Would chocolat do the trick?
This sign was in the ladies room at the Newseum in DC. I have never threatened to behead a 7th grader. Honestly, I haven't. (And yes, I always have my camera with me. You just never know...)
Or how about a bowl of Teresa Lust's Polenta Stew that I finally got around to making?
Or maybe a pain au chocolat given to me by Arles Lucy as a please-forgive-me-for-forgetting-the-meeting gift?
Ann McDaniel at the Washington Post. We had a chance to tour the newsroom, ask her questions, and have lunch in the board room. I sat where Melinda Gates sits during meetings, by the way. Ann provided a fabulous lunch of salad, pizza, fruit salad, cookies, and cupcakes. (I managed to spew my lemonade all over me and the lovely board room table by disregarding the fact that it was carbonated and slightly shaking it right before opening. And then I dropped my camera while photographing the cupcake middle. What a klutz I am. What's the French word for that, I wonder?)
Ah oui, this time next week we shall be roaming the streets of Paris... with Arles Lucy, Thierry, and our 20 eighth graders. Are we packed yet? Of course not, but we will be Wednesday morning.
Okay, then, my last idea for today... a glass of champagne?
Am I forgiven yet?
S'il te plaît?
I promise to be better and not ignore you for so long in the future. D'accord?
Stew and Polenta
(from Pass the Polenta by Teresa Lust)
For the stew:
2 pounds chuck roast or other stewing meat, trimmed and cut into chunks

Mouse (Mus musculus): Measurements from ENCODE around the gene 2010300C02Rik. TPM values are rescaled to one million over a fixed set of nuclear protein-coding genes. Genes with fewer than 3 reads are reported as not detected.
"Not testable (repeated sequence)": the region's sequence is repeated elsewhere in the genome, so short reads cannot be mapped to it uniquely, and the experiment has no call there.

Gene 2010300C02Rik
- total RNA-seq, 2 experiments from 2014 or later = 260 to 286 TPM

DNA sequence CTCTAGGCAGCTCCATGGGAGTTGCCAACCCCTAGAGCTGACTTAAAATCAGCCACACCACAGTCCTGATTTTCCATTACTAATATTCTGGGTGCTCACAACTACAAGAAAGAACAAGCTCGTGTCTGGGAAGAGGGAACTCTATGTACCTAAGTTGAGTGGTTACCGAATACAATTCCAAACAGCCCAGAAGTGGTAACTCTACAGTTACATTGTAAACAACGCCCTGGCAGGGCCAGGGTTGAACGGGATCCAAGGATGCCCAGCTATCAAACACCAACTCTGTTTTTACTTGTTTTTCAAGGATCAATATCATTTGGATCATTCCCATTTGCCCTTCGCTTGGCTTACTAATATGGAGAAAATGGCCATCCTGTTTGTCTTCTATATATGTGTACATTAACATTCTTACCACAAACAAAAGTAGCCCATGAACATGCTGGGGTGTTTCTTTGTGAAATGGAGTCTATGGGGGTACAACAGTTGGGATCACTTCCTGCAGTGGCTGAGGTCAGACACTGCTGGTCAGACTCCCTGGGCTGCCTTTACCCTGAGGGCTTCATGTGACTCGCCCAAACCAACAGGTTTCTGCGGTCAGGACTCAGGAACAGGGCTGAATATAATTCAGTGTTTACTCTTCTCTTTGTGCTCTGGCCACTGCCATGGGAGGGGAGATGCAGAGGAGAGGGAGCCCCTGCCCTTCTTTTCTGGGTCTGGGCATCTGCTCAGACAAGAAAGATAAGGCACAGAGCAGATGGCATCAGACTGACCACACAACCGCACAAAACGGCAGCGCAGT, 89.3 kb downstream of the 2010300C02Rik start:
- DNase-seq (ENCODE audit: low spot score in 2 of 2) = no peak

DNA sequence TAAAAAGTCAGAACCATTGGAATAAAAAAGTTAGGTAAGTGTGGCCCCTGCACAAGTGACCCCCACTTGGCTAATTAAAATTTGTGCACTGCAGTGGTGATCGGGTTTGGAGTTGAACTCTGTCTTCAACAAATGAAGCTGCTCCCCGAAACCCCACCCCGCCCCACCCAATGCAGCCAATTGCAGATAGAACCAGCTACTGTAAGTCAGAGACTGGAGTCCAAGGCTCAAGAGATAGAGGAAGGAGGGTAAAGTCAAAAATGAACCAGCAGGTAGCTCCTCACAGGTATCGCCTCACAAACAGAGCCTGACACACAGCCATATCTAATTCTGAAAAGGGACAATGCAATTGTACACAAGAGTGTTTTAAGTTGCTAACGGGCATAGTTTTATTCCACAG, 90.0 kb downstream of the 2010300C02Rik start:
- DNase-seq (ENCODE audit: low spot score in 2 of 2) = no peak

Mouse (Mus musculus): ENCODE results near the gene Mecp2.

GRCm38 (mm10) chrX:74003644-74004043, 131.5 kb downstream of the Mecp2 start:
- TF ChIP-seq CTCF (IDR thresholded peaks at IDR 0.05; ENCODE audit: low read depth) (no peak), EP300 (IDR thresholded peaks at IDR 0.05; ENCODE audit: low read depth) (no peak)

2-3 Tbsp oil or rendered fat from the meat
1 large onion, cut into thick crescents
4-5 small cloves garlic, peeled and slivered
1 bay leaf
1 good pinch each of oregano, thyme, and rosemary (I used my herbes de provence)
1 glass of red wine (I was sipping from a California Zinfandel while cooking so I used that)
16-ounce jar of canned tomatoes, roughly cut, including their liquid
2-3 stalks of celery, including their leaves, sliced
2 carrots, peeled and sliced
Quartered mushrooms, 1 cup or so, optional
1 turnip, peeled and sliced, optional
Salt and pepper to taste
**Note: It's best to make sure everything is cut bite-sized and will fit in a spoon. It's easier for the eaters this way.
Dredge the pieces of meat in flour. Heat the oil or fat in a heavy stewpot. Add the meat and cook over medium heat until the pieces are browned on all sides. Stir in the onion, garlic, bay leaf, and herbs, and continue cooking until the onion is translucent. Add the wine and tomatoes, and let the stew simmer slowly, covered, for about two hours. Check the pot occasionally and add water if the liquid has evaporated. Toward the end of the cooking time, stir in the remaining vegetables and continue braising gently until the vegetables are tender. Season with salt and pepper. Can be made ahead and reheated.
For the polenta:
1 cup polenta (coarsely ground cornmeal)
4 cups cold water (you can substitute 1 cup stock or milk for part of the water)
Salt and pepper
A few handfuls freshly grated Parmesan cheese
Stir water, polenta, and 1 teaspoon salt together in a heavy saucepan. Place over a low flame and stir slowly with a wooden spoon, scraping the bottom and sides of the pot to keep the polenta from sticking. Cook until the mixture thickens and pulls cleanly away from the sides of the pot, and the cornmeal feels tender on the tongue, 30-40 minutes. Stir in the cheese. Add freshly ground pepper and more salt, if needed, to taste.
To assemble and serve at table:
Put thin slices of mozzarella, provolone, and Gorgonzola cheeses on a serving plate-- 8 ounces of cheese, total, is ample. Gruyère, fontina or Roquefort work well in this dish, too. Place the cheese plate on the table, along with the pot of stew and the dish of polenta. Diners serve themselves by spooning a mound of polenta onto their plate, followed by slices of the assorted cheeses and spoonfuls of stew.
Bon appétit, Sabbatical Chef Blog!